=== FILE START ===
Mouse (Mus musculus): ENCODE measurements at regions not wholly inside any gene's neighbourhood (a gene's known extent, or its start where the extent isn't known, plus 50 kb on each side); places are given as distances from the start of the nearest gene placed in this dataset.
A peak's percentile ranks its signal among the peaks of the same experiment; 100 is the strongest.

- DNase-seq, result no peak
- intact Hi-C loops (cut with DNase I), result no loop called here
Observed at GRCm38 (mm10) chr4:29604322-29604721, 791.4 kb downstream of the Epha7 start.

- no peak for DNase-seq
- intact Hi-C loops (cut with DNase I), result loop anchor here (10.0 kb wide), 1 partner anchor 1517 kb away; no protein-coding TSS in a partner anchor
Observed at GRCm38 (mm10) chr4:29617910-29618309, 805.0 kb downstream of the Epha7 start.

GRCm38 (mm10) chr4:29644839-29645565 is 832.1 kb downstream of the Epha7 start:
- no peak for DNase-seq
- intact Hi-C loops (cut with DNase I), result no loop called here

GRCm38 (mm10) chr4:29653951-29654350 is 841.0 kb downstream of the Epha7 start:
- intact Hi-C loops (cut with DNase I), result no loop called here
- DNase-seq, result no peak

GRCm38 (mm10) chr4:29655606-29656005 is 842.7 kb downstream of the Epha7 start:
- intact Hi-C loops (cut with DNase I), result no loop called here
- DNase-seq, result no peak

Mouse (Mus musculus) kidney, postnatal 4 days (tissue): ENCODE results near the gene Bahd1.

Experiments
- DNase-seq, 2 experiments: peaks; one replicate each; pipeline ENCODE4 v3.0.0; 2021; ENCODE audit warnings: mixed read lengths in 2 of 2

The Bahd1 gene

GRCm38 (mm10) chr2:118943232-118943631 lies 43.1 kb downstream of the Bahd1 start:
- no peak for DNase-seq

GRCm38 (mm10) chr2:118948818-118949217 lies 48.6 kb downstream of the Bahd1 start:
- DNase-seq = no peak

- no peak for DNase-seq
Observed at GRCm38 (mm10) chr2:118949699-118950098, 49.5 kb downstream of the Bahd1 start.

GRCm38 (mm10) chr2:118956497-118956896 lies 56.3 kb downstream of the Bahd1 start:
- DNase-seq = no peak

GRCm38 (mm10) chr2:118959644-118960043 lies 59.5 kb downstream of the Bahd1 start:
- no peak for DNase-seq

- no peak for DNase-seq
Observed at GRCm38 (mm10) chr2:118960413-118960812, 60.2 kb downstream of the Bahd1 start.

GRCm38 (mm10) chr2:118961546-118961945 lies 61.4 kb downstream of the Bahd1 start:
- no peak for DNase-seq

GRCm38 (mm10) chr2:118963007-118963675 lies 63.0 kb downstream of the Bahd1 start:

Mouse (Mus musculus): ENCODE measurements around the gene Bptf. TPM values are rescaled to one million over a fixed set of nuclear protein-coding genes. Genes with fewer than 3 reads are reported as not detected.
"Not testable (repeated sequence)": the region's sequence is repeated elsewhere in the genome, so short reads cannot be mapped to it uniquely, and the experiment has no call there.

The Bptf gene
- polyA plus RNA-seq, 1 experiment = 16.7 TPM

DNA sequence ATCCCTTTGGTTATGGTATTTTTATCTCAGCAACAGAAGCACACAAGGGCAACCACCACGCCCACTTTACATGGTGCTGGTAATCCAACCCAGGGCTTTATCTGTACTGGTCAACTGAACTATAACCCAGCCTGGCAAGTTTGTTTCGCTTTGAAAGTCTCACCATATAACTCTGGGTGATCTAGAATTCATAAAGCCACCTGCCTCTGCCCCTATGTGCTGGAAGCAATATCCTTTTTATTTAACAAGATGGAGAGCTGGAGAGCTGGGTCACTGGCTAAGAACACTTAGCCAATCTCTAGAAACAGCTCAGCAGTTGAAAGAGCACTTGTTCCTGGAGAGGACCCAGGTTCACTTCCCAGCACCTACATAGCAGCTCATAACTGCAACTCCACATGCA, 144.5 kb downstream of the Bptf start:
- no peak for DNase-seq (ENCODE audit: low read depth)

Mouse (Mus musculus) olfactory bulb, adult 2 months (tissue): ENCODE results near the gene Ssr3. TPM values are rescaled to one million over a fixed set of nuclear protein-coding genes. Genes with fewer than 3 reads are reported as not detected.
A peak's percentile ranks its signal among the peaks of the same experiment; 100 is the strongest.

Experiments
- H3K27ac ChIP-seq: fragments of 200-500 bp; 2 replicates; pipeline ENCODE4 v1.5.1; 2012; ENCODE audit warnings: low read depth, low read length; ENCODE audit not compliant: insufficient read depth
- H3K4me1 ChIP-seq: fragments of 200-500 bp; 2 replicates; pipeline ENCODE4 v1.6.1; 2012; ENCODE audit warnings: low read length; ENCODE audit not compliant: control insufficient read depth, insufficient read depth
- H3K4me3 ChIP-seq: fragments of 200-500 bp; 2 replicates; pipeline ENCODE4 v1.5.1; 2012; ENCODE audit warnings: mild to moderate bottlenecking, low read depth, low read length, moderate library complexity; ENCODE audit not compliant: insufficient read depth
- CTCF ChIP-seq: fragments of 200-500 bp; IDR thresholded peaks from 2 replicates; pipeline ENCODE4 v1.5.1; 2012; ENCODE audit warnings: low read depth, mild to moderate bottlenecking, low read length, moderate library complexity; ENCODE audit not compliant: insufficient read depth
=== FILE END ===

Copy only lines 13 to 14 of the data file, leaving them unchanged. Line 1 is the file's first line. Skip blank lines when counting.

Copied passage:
- intact Hi-C loops (cut with DNase I), result no loop called here
- DNase-seq, result no peak